'Old Ibsen is as dead as a doornail' wrote the Pall Mall Gazette after the first London performance in 1891 of Ghosts, a Scandinavian in-yer-face shocker. Well, Ibsen is still a household name while the Pall Mall Gazette lies forgotten and yellowing in the archives. Director Richard Eyre, in his programme note for this terrific revival at the Almeida, reminds us of some of the other adjectives thrown at the play: 'revoltingly suggestive and blasphemous...a dirty deed done in public.' And he adds a cautionary reminder that the first critical response to Edward Bond's Saved in 1965 and to Sarah Kane's Blasted 30 years later was remarkably similar.
So what's so good about Ibsen? This is a question I never bothered to ask myself until I belatedly learned to appreciate his plays about a decade ago. I think it was the famous Almeida production of Hedda Gabler which landed Eve Best an Olivier award, or it may have been Trevor Nunn's An Enemy of the People at the National. Until then I had only seen Peer Gynt in a production at the Young Vic with Alex Jennings, from which I beat a retreat at the interval, feeling that Ibsen wasn't my cup of tea. Now it's fair to say I'm a convert; I've seen John Gabriel Borkman (Paul Scofield's last appearance at the National), Pillars of the Community directed by Marianne Elliott, The Wild Duck at the Donmar, A Doll's House with Hattie Morahan as Nora, and another compelling production of Hedda Gabler with Sheridan Smith. There are still a few Ibsen plays I haven't seen, but I am sure I will get round to them eventually. The key thing is that I know they'll be worth seeing, though I still have reservations about Peer Gynt, which in the immortal words of Billy Russell's Rita, is best staged on the radio.
It was RIchard Eyre who directed Eve Best in Hedda Gabler, and now he's back at the Almeida with another magical interpretation, using his own version of the play. Tt runs straight through without an interval in well under two hours, which gives the story an unusual degree of paciness. I'm not sure whether he's made cuts to any of the three acts, but this version moves with unusual speed towards its climax, with Mrs Alving's son Oswald disintegrating before our eyes on the sofa in his mother's arms, struck down by hereditary syphilis.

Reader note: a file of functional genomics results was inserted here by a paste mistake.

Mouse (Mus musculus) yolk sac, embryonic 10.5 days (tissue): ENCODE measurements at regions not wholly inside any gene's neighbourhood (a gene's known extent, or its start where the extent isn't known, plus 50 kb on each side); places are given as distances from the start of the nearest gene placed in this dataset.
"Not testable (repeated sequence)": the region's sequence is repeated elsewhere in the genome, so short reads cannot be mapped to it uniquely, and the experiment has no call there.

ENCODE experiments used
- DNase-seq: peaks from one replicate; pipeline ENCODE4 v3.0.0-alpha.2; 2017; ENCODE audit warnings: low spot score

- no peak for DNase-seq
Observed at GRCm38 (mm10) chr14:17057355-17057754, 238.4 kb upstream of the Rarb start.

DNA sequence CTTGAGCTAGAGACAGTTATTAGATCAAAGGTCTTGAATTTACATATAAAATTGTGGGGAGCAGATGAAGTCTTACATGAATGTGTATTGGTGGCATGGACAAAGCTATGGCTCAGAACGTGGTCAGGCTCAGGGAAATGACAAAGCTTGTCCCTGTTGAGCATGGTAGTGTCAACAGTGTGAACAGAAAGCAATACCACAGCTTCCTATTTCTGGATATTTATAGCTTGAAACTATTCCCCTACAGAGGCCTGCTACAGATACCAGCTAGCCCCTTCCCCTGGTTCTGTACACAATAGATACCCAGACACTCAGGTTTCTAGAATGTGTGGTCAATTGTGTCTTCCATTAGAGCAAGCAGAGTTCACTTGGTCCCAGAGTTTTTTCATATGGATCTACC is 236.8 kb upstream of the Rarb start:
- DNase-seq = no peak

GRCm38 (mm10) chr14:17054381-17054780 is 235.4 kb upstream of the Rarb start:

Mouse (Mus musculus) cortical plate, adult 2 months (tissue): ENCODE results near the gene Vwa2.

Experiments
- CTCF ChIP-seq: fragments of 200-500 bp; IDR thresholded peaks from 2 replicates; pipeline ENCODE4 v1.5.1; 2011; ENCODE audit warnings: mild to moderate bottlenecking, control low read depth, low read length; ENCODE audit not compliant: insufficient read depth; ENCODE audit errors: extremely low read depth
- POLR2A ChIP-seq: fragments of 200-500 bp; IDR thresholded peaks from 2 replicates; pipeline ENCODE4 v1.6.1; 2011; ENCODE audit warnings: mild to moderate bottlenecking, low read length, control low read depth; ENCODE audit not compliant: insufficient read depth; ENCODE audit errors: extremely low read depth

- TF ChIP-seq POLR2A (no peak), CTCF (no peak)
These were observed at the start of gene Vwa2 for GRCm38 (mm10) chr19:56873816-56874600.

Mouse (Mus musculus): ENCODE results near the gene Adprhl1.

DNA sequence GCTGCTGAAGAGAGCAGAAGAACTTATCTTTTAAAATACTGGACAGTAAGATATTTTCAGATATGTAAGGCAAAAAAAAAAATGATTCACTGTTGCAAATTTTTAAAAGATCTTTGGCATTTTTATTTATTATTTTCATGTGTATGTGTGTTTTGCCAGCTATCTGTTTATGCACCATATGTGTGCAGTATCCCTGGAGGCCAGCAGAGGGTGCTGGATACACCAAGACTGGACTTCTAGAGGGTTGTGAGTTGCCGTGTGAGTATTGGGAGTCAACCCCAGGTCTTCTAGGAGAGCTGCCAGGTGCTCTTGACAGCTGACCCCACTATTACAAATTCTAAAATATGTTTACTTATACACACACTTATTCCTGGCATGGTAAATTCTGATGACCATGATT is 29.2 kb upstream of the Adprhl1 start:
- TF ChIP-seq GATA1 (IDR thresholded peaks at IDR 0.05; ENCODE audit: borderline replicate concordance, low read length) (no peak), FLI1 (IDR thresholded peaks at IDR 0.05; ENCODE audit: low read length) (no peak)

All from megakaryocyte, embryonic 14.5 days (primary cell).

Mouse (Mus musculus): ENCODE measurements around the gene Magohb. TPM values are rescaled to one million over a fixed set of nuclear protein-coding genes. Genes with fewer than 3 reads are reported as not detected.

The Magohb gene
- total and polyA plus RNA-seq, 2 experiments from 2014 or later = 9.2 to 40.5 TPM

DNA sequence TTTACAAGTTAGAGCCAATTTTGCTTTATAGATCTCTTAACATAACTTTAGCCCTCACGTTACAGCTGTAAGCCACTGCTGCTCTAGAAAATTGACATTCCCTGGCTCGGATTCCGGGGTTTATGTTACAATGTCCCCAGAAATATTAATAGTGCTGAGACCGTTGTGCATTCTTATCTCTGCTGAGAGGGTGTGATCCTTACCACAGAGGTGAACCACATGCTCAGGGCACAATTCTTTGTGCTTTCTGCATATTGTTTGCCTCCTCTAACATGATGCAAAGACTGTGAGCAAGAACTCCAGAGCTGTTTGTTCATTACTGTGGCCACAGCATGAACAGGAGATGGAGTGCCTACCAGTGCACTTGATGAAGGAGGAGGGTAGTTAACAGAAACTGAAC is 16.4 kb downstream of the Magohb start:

Euthanasia, incest, venereal disease, adultery -- this is the ultimate skeletons-in-a-cupboard play. The 19th century theatre loved these skeletons but Ibsen's use of them rises above standard melodrama because of the believable complexity of his characters and the way he integrates the backstory with the present, while sneaking a glimpse into the future. Mrs Alving, for example, is a terrible mother and wasn't a very good wife to her philandering husband, but neither is she a complete monster. Lesley Manville conveys this ambiguity perfectly; her free-thinking views draw the sympathy of a 2013 audience quite easily, but her deviousness, her neglect of her son and her ability to cover up the truth make us hesitate.
Pastor Manders, on the other hand... Played by the marvellous Will Keen, he is one of the most unsavoury priests I've ever seen set foot on stage. I remember seeing Keen in a Cheek By Jowl production of The Changeling a few years ago, in the role of the sinister de Flores. There's nobody who does sinister quite as well, and in this play he's just riveting. I couldn't take my eyes off him all through the long scene in Act One with Mrs Alving. Rather than hectoring religious pomposity, Keen's pastor delivers his hypocritical poison with a deceptive gentleness. He's conversational, until suddenly roused to anger. Keen acts the part with his whole body, in particular with his hands, which are extraordinarily expressive in their movements. This is a man who could put his hands together to say a prayer, then use them to strangle someone without missing a beat.
There's a lot of darkness in this play, suggestively brought home to us by Peter Mumford's lighting and Tim Hatley's design. The other characters are beautifully played by Charlene McKenna (Regina), Brian McCardie (Engstrand) and Jack Lowden (Oswald). Ibsen, I'm happy to say, is not dead as a doornail -- he is alive and well and living in Islington. Perhaps the standard of London theatre is now so high that we take revivals of this quality a bit too much for granted. We shouldn't.